The Biden administration has frozen U.S. arms sales to Saudi Arabia and is examining sales to the United Arab Emirates, including the sale of Lockheed Martin F-35 jets, which were approved by the Trump administration as part of UAE’s normalization deal with Israel last year. The Biden administration has vowed to end U.S. support for the Saudi-led war on Yemen.
Minnesota Congressmember Ilhan Omar tweeted, “Good. This is an important first step in ending our material support for war globally, and the genocide in Yemen in particular. I encourage the Biden administration to continue down this path. Next step: an end to ALL arms sales to countries that violate human rights.”
Human rights groups are demanding the immediate release of Ashraf Hamdi, an Egyptian political cartoonist. Hamdi was arrested at his home in Giza on Sunday, shortly after he published a video marking the 10th anniversary of the revolution that toppled longtime dictator Hosni Mubarak. He faces charges of misusing social media sites and spreading false news. Amnesty International reports Egyptian officials are subjecting political prisoners to torture, cruel and inhumane detention, and are deliberately denying them healthcare to punish dissent, resulting in deaths and permanent injury.
Poland has put into effect its near-total ban on abortions. Thousands poured onto the streets Wednesday night to decry the move.
Gabriela Stepniak: “I want us to have our basic rights, the right to decide about our bodies, the right to decide what we want to do and if we want to bear children and in what circumstances to have children.”
The ban comes three months after Poland’s highest court declared almost all abortions to be unconstitutional, prompting the largest protests since the Solidarity movement of the 1980s.
Honduras has imposed some of the most draconian anti-choice laws in Latin America by voting to lock in the country’s ban on abortions so future governments will not be able to legalize the procedure. Abortions are banned under any circumstance in Honduras, and those who receive them can be put in jail. The recently passed legislation, which also bans same-sex marriage, comes less than a month after Argentina legalized abortion.
In Newark, New Jersey, city and state officials reached a settlement over the city’s water crisis. Newark residents were regularly exposed to illegally high levels of lead in the city’s water supply, leading the Natural Resources Defense Council and the Newark Education Workers Caucus to sue in 2018 for violations of the federal Safe Drinking Water Act.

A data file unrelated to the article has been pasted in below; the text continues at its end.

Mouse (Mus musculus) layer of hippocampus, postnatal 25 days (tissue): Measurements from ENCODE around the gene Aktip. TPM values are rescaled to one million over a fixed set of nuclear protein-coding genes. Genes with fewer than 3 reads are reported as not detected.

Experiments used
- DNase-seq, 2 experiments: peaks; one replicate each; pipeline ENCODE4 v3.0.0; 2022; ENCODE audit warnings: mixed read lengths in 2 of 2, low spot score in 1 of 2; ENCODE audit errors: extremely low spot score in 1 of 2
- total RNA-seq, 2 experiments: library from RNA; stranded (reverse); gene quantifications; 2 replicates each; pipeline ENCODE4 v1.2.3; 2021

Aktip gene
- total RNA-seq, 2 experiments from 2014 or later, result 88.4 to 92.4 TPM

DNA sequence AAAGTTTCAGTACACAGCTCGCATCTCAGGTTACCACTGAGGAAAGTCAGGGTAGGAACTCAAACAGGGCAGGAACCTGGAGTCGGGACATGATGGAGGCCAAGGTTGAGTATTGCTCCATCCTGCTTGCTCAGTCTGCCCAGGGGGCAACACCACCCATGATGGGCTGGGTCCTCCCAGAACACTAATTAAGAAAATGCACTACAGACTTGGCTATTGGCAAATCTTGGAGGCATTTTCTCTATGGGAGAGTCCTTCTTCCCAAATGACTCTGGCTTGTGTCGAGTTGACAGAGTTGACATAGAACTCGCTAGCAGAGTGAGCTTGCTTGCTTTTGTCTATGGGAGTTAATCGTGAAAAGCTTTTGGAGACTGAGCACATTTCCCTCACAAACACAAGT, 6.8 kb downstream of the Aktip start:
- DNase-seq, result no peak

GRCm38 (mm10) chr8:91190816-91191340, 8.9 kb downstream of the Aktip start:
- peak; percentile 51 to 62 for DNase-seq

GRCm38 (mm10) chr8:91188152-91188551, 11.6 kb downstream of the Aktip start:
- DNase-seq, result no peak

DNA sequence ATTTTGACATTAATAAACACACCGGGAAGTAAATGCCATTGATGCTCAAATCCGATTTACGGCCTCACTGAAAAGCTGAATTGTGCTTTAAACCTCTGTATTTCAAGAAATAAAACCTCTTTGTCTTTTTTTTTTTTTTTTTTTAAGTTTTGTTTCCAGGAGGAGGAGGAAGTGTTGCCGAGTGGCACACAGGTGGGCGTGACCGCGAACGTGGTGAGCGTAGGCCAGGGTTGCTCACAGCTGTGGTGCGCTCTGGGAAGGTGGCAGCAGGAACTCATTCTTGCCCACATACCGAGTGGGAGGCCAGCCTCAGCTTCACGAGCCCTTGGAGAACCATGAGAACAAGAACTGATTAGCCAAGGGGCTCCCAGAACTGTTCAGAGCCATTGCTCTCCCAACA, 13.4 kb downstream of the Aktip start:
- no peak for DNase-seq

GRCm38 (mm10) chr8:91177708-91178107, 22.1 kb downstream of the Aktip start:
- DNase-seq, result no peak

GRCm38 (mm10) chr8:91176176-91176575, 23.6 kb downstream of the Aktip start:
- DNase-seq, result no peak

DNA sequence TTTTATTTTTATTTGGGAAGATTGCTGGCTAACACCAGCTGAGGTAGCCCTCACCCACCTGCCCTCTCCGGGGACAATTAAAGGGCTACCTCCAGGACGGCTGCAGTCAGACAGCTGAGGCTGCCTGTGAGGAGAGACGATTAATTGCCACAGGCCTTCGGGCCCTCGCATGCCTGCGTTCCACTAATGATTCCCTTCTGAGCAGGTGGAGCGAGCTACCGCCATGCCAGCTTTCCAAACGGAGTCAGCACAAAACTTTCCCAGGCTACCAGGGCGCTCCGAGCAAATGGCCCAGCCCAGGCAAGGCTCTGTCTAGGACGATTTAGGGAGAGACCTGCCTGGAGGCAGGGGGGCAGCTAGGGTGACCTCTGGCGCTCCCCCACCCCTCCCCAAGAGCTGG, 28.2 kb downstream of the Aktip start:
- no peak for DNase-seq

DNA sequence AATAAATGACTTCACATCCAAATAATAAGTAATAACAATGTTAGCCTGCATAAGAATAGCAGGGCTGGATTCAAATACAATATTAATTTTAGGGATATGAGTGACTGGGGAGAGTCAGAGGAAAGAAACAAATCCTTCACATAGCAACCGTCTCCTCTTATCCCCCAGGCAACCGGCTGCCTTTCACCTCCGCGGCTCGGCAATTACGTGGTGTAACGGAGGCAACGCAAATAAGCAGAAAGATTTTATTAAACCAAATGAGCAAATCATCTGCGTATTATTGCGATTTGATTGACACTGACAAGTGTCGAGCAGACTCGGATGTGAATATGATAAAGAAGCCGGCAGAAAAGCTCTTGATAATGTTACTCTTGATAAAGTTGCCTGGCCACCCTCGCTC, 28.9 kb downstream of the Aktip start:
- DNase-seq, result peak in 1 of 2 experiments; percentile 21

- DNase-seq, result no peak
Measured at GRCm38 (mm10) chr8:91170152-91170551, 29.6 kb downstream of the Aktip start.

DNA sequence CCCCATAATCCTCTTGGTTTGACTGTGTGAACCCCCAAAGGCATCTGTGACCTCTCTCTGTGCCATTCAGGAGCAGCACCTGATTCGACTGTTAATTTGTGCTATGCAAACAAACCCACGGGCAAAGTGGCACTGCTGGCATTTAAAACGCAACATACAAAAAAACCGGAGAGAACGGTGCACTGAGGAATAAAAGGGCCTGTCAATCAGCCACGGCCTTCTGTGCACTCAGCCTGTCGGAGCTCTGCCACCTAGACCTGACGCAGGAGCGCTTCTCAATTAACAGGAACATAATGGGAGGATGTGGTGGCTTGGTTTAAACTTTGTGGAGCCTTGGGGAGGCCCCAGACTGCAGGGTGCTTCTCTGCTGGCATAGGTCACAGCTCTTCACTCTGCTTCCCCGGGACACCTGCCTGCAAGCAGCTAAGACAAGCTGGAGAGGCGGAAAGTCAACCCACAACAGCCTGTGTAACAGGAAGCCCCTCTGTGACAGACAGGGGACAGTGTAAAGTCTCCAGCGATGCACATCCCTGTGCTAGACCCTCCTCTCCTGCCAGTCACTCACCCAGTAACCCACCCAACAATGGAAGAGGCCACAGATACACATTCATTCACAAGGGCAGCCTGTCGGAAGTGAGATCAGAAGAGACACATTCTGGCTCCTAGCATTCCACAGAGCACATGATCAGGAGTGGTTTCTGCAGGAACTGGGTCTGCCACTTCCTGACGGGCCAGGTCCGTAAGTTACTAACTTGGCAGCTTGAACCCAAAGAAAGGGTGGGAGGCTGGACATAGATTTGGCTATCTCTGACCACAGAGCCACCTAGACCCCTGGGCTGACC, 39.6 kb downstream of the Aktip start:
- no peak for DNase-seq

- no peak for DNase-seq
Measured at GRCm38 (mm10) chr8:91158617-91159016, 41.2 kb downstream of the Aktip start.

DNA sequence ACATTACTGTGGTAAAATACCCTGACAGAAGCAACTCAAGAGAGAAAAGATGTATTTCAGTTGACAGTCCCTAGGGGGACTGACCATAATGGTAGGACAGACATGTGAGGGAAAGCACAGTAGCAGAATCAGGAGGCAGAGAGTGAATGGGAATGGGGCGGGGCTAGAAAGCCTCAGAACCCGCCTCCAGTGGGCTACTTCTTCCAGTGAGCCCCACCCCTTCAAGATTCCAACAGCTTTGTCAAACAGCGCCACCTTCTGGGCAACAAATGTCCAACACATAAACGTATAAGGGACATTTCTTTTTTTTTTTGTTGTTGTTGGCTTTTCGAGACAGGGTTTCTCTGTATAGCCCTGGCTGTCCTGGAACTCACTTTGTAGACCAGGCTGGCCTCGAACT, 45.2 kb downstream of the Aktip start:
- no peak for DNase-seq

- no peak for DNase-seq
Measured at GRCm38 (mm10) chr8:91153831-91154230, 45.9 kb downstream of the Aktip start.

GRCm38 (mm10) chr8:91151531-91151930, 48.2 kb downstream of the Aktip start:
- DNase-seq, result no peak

Florida police officials say they will investigate after a video started circulating of a school resource officer body-slamming a high school student into the concrete. The student appears to lose consciousness after she hits the pavement, but the officer still proceeds to handcuff her behind her back. The attack took place at Liberty High School in Kissimmee.
Newly resurfaced video shows far-right Republican Congressmember Marjorie Taylor Greene confronting Parkland mass shooting survivor David Hogg on Capitol Hill as he lobbied lawmakers to enact gun controls. The video was filmed in March of 2019, before Greene’s election to Congress last November.
Marjorie Taylor Greene: “Look, I’m an American citizen. I’m a gun owner. I have a concealed carry permit. I carry a gun for protection for myself. And you are using your lobby and the money behind it and the kids to try to take away my Second Amendment rights.”
The video concludes with Greene calling Hogg a “coward.” She wrote on Facebook in 2018 that the Marjory Stoneman Douglas High School massacre was a “false flag” operation, meaning it was staged.
David Hogg responded on Twitter, “It’s so frustrating that we have people like Marjorie Taylor Greene in Congress that would rather spread conspiracies about mass shootings than confront the reality people are dying everyday from gun violence. I just want to do the work and help end gun violence.” Marjorie Taylor Green has been named to the House Education and Labor Committee.
In Washington, D.C., immigrant activists and their allies staged an action in front of the Washington Monument Wednesday, marking the fourth anniversary of Trump’s Muslim travel ban. Immigrant rights groups are calling for major reforms to modernize and humanize the country’s immigration system. They are also asking lawmakers to back Washington Congressmember Pramila Jayapal’s Roadmap to Freedom Resolution, which was introduced Wednesday. This is Congressmember Jayapal.
Rep. Pramila Jayapal: “The Roadmap to Freedom invests in border policy that protects the rights of communities in the borderlands. Not only do we want to stop building walls, but we need to end the mass militarization of the region, while upholding the civil rights of those who call it home.”
In more immigration news, President Biden is expected to sign an executive order as early as this week that would pave the way for tens of thousands more refugees to be admitted to the United States.
Chicago city officials have granted landmark status to the South Side home of Emmett Till and his mother. A local nonprofit hopes to turn the home into a museum. Emmett Till was lynched 66 years ago when the 14-year-old boy was on a trip to Mississippi. It remains one of the most horrific examples of racial terror in the Jim Crow South. Chicago city councilmember and community organizer Jeanette Taylor said, “A lot of times, history involving African Americans gets forgotten about. We will repeat history if we don’t remember it and have these hard conversations.”